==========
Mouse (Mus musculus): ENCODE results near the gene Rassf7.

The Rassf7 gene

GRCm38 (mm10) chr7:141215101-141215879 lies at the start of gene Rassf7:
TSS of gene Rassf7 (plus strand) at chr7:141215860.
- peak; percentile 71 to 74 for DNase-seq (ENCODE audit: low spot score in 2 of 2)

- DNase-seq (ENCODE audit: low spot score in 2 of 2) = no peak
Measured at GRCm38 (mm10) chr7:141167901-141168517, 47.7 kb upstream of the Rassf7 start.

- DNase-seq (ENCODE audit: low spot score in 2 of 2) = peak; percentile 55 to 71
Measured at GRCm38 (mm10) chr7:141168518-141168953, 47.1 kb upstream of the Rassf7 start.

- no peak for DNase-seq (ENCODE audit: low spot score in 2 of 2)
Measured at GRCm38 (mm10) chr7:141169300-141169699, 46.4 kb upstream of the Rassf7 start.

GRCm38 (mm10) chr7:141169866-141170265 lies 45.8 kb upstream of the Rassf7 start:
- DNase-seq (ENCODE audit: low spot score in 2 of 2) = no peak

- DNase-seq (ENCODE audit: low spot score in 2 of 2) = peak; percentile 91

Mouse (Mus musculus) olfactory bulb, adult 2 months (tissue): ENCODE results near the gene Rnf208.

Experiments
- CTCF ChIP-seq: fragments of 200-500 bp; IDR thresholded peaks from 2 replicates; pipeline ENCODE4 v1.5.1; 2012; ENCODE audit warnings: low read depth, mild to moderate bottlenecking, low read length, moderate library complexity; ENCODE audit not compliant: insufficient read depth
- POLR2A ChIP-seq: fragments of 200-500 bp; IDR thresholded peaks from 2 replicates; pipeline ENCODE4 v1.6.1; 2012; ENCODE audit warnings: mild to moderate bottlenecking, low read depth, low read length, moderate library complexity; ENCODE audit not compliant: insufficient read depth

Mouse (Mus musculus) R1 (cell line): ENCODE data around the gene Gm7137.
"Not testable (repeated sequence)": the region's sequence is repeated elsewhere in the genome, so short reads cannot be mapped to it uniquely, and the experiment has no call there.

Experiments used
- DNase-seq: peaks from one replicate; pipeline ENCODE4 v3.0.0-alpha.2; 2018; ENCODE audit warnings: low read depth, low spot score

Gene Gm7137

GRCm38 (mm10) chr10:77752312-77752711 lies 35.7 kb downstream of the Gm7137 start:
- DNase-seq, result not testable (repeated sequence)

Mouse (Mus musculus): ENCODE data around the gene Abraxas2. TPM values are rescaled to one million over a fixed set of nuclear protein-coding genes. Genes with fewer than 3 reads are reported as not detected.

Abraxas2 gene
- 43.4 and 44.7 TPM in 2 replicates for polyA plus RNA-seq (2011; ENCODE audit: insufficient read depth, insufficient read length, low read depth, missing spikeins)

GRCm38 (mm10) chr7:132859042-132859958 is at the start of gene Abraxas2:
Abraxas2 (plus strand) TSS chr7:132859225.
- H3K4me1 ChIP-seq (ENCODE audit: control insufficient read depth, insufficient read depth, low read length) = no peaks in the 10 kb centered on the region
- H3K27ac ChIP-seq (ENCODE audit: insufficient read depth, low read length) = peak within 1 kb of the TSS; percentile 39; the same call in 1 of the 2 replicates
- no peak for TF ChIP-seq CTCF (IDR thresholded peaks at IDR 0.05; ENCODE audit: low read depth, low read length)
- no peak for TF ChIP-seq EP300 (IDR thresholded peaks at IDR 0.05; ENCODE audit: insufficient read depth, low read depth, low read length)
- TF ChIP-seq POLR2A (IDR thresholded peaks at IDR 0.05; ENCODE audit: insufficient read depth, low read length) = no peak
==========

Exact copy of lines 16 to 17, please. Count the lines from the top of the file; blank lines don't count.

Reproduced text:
Experiments
- CTCF ChIP-seq: fragments of 200-500 bp; IDR thresholded peaks from 2 replicates; pipeline ENCODE4 v1.5.1; 2012; ENCODE audit warnings: low read depth, mild to moderate bottlenecking, low read length, moderate library complexity; ENCODE audit not compliant: insufficient read depth